Will I only praise and thank Him when He does what I like? Will I only accept from Him what I deem to be good?
When I deeply think through the idea of declaring my circumstance to be bad, it seems incredibly arrogant.
How can I think that I know better than God what is good? How am I more capable of naming something to be good than the One who is good?
Will I trust that God has a beautiful, amazing plan only when I can see the beauty of it? Either God is God, and capable of having plans and reasons that I cannot comprehend, or He isn’t God, and I am silly for blaming a myth. There is not really any in-between place for the things with which I do not agree.
…if I go to Jesus, he’s not under my control either. He lets things happen that I don’t understand. He doesn’t do things according to my plan, or in a way that makes sense to me. But if Jesus is God, then he’s got to be great enough to have some reasons to let you go through things you can’t understand. His power is unbounded, but so are his wisdom and love…He can love somebody and still let bad things happen to them, because he is God–because he knows better than they do. If you have a God great enough and powerful enough to be mad at because he doesn’t stop your suffering, you also have a God who’s great enough and powerful enough to have reasons that you can’t understand.
~ King’s Cross by Timothy Keller
God is God, and since he is God, he is worthy of my worship and my service. I will find rest nowhere else but in his will, and that will is necessarily infinitely, immeasurable, unspeakable beyond my largest notions of what he is up to. ~ Elisabeth Elliot
When faced with the fiery furnace, Shadrach, Meshach and Abednego told King Nebuchadnezzar that
If we are thrown into the blazing furnace, the God we serve is able to save us from it, and He will rescue us from your hand, O king. But even if He does not, we want you to know, O king, that we will not serve your gods or worship the image of gold you have set up. ~ Daniel 3
When Job lost all of his children and all that he owned and was himself in great physical pain, he declared
Though he slay me, yet will I hope in Him. ~ Job 13.15
He who did not spare his own Son, but gave him up for us all–how will he not also, along with him, graciously give us all things?
If God ever had to prove Himself, prove His love for us, prove that He is taking care of us, He has more than proved it all through the cross.
I’ve also been thinking a lot about Hezekiah. In II Kings 20, he pleaded with God to “change his story”, to give him more life when God had told him (through Isaiah) that he was going to die. God did change His mind that time, gave him fifteen more years of life. And in that fifteen extra years, Hezekiah’s son Manasseh was born. This son that wouldn’t have been born if Hezekiah hadn’t asked God to change the ending of his story ended up as king and “lead (Israel) astray, so that they did more evil than the nations the LORD had destroyed before the Israelites”. ~ II Kings 21.9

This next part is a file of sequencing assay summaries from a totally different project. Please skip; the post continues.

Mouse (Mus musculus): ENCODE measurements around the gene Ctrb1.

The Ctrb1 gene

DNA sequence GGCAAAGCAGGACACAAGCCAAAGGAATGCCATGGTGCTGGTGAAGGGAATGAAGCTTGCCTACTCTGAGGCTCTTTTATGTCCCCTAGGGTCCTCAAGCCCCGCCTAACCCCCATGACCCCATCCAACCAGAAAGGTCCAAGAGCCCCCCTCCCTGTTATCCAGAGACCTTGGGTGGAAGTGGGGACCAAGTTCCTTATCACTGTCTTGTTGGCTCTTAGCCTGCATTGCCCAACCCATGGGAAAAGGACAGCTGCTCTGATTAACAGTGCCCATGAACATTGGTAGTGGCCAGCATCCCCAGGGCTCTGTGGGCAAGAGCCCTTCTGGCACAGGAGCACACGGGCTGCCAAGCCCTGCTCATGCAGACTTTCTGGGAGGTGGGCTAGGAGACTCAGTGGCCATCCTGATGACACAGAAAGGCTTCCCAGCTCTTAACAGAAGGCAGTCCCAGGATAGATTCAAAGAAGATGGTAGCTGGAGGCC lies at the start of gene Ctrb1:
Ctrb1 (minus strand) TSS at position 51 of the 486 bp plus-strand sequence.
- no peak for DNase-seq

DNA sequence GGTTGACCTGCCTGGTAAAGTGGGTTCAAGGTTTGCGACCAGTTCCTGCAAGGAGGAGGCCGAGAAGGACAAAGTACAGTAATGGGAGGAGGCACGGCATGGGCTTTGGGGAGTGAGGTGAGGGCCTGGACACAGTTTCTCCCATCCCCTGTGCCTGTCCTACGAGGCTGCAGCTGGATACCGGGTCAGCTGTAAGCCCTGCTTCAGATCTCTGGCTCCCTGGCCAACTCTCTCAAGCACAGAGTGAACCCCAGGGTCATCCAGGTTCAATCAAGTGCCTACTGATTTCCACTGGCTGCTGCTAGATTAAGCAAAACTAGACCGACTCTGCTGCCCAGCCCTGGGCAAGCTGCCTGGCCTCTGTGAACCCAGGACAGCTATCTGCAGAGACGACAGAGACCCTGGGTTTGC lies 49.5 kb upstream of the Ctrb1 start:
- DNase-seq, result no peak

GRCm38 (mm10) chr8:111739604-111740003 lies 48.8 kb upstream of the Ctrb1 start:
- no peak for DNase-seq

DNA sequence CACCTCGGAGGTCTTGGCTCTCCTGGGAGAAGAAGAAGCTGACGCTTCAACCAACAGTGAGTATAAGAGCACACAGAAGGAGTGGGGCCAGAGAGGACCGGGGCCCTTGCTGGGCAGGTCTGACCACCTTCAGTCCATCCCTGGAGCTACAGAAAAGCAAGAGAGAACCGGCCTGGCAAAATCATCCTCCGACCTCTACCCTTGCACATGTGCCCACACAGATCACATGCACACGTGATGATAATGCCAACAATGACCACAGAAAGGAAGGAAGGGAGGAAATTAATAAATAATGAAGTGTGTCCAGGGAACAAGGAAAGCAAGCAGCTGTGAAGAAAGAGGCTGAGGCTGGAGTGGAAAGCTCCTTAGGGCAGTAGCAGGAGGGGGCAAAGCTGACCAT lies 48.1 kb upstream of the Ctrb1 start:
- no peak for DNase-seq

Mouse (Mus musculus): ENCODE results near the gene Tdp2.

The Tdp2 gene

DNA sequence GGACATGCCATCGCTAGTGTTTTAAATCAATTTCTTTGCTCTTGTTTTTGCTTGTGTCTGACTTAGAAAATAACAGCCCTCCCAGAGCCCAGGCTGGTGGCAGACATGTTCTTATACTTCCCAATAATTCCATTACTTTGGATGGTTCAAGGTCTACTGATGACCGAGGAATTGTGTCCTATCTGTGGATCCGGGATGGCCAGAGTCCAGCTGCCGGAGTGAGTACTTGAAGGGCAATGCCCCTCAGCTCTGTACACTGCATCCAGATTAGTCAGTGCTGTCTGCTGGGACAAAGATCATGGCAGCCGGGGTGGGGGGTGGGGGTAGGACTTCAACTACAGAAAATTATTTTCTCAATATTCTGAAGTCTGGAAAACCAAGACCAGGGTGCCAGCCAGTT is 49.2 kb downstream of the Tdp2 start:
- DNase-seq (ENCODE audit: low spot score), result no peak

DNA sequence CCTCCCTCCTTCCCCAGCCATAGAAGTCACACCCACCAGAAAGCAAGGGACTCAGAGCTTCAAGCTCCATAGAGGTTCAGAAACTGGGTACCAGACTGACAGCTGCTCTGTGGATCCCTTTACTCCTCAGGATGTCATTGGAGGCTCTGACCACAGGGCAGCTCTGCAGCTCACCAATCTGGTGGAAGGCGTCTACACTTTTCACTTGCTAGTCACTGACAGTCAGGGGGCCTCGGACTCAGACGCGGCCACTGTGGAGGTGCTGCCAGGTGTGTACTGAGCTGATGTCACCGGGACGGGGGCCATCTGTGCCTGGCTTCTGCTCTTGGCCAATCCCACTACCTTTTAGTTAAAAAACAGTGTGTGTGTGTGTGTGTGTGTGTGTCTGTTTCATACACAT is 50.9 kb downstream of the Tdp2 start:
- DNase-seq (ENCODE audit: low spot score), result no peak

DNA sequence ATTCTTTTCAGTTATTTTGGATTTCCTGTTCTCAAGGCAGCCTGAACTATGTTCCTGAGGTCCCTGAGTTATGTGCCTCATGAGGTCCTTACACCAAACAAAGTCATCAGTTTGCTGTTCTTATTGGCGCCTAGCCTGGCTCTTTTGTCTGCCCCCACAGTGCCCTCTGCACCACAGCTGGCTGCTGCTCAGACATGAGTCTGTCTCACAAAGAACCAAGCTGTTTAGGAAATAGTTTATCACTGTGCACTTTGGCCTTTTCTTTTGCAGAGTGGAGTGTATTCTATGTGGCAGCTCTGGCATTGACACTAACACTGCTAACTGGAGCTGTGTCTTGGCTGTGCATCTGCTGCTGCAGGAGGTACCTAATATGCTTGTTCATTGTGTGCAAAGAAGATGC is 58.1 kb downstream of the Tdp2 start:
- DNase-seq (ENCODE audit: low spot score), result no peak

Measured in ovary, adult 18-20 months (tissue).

Our desired story ending versus God’s desired story ending.
Perhaps, just perhaps, God really does know best. Perhaps He does know which story will bring about a beautiful, redeemed, transfigured people.
When through the deep waters I call you to go,
The rivers of woe shall not overflow;
For I will be with you, your troubles to bless,
And sanctify to you your deepest distress.
The soul that on Jesus has leaned for repose,
I will not, I will not desert to its foes;
That soul, though all hell should endeavor to shake,
I’ll never, no never, no never forsake.
~ How Firm a Foundation, att. John Keith, 1787 (modernized)
This is an essay that was featured on (in)courage’s Bloom Book Club Facebook page a few weeks ago. Those who were featured were asked to also post these essays on our blogs this week and link up with everyone else on the Bloom website. For those who have already read this essay once, I’ve added some pictures and a few links if you would like to read again. For those who have not read this essay yet, welcome!
My girls love to eat.
By “love to eat”, I mean that they are mildly obsessed with eating. It is, in fact, difficult to get them to stop at times.
When I was in the hospital, having just given birth to my second girl, my dad called me around lunchtime. “Analise has had two sandwiches, some yogurt, a bunch of grapes, a banana, and some applesauce and she says she’s still hungry.” “Cut her off! Cut. Her. Off.” was my gracious response.
I am grateful that I do not have to deal with picky eaters, and at the same time I wonder how to get my girls to slow down, to enjoy the act of eating more rather than simply inhaling as much food as possible.
It is so easy to fragment my life between sacred and secular, and eating would seem to fall into the latter category. Eating is, after all, a physical necessity, a way to sustain our bodily functions.
Love the Lord your God with all your heart and with all your soul and with all your strength. These commandments that I give you today are to be upon your hearts. Impress them upon your children. Talk about them when you sit at home and when you walk along the road, when you lie down and when you get up.
The time of business does not differ with me from the time of prayer; and in the noise and clatter of my kitchen, while several persons are at the same time calling for different things, I possess God in as great a tranquility as if I were upon my knees at the blessed sacrament.
So how do I make eating into a deliberately sacred event rather than a piece of my day that has no connection with God?
I am learning that eating is linked over and over again to fellowship with and enjoyment of God.
Jesus shares His last supper with his closest friends and then tells them that He will not drink again until He does it with us in heaven.
The image of a banquet, especially a wedding feast, is used several times to illustrate our enjoyment of God when we are finally with Him in body.
When we eat, we often are doing more than simply nourishing our bodies. We are sharing of ourselves with our family and our friends. This is sacred.
Perhaps eating is one of the last things that our culture hasn’t been able to take the sacred out of.
Our world tries hard to take God out of all that we do, to make everything a matter of utility. Yet when we share a meal with our family or with our friends, there is a sacredness there that is felt even by those who do not claim to follow God.
God created food. He created eating. When all is created, when all is love, then nothing is ordinary. Everything is sacred.
I cannot separate my life into ordinary parts and miraculous parts, into secular parts and sacred parts, into praising God parts and eating parts.